Wells Fargo & Co. has reached a settlement with a former branch manager who claimed she was fired for blowing the whistle on employees who had been opening accounts without permission, the sales-pressure conduct at issue in a scandal that erupted in 2016.
The settlement, finalized on Jan. 12, brought an end to Wells Fargo’s appeal of a U.S. Department of Labor order compelling the bank to reinstate the fired branch manager, Claudia Ponce de Leon, and pay her $577,500 in back wages, damages and legal fees. That decision came almost a year after Wells Fargo reached a $185 million settlement with federal regulators and the Los Angeles City Attorney’s Office resolving allegations over the widespread misconduct at the bank.
An in-house judge at the Labor Department has ordered Wells Fargo and Ponce de Leon to submit a copy of the settlement agreement by Feb. 9. Ponce de Leon’s lawyer, Yosef Peretz, declined to comment, citing a confidentiality agreement. “All I can [say] at this point is the parties have decided to resolve the dispute,” Peretz said Friday.
A Wells Fargo spokeswoman said in a statement: “The matter has been resolved by mutual agreement of the parties.” An outside lawyer for Wells Fargo at Gibson, Dunn & Crutcher, Karl Nelson, did not immediately respond to requests for comment Friday. Nelson is a labor and employment partner in the firm’s Dallas office.
Wells Fargo has fought Ponce de Leon’s claims for years. In July, the Labor Department ordered the bank to reinstate Ponce de Leon and pay back wages. Wells Fargo promptly appealed the decision last year to an administrative law judge.
In a prepared statement in December, the bank, responding to an inquiry from The National Law Journal, said Ponce de Leon was fired “because other team members repeatedly raised concerns about how she was treating them.” Wells Fargo said labor regulators did not interview several witnesses who could have attested to the conduct cited by the bank.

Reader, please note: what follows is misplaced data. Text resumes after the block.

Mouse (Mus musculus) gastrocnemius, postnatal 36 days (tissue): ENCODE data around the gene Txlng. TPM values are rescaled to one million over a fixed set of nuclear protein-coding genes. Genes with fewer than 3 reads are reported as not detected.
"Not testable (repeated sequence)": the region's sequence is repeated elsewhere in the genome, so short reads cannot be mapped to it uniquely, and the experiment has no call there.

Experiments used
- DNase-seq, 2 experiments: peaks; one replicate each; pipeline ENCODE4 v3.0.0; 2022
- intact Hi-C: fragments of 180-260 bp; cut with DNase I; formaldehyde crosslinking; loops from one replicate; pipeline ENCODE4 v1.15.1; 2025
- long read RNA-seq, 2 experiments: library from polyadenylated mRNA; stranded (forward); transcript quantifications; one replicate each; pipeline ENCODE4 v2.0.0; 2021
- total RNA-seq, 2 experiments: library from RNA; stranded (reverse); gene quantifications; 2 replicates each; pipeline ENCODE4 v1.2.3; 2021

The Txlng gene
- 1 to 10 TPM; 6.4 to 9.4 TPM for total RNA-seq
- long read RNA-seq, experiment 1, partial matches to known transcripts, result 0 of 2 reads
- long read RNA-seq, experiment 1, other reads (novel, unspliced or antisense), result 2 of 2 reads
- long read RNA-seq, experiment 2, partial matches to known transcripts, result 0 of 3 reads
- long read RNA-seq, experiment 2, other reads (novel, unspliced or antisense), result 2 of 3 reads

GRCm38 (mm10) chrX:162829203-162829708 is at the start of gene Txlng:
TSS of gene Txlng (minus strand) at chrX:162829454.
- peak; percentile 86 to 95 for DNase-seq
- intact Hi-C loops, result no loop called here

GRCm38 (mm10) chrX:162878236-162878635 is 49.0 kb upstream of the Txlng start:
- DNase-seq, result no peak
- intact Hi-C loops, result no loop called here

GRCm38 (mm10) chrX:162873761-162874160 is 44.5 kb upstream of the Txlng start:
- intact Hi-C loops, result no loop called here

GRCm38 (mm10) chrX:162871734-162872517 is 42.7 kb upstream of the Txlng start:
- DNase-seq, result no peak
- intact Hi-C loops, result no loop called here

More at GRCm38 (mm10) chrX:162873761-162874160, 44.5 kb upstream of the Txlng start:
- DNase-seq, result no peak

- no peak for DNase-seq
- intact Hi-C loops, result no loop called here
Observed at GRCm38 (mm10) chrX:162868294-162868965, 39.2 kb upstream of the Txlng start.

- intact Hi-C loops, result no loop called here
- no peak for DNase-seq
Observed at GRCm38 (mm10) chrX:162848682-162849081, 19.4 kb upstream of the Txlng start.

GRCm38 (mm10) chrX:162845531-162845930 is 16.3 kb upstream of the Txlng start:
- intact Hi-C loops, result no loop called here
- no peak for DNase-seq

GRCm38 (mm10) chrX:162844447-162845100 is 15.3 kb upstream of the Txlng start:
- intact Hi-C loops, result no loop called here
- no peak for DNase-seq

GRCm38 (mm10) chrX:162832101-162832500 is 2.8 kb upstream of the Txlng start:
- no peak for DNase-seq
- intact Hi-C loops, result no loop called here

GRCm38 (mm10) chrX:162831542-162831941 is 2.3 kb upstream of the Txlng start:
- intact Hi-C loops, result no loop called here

“We owe it to the team members who raised those concerns to allow for a full hearing so that their side of the story regarding Ms. Ponce de Leon’s conduct can be heard before any final determination is made on reinstating a manager who failed to comply with our vision and values,” Wells Fargo said. “At the end of a full and fair process, whichever way it comes out, we will comply with the outcome.”
Wells Fargo had contested Ponce de Leon’s retaliation claim since 2012, when it turned to Seyfarth Shaw partner Eric Steinert. Steinert, in communications with the Occupational Safety and Health Administration, said Wells Fargo gave Ponce de Leon repeated opportunities to address concerns about her conduct.
Peretz, in an interview last year, said Wells Fargo followed a familiar tack fighting Ponce de Leon’s claims.
“That’s the way big corporations fend off claims—arguing that she was a bad employee, in essence. The problem is, she has a very good track record,” Peretz said in the interview. “It’s a classic story of someone who’s trying to do the right thing and the system goes against her.”
The Ponce de Leon matter may be behind the bank. But Wells Fargo has a wider whistleblower problem on its hands. In a regulatory filing last year, Wells Fargo said it is facing “multiple single plaintiff Sarbanes-Oxley Act complaints and state law whistleblower actions filed with the Department of Labor or in various state courts alleging adverse employment actions for raising sales practice misconduct issues.”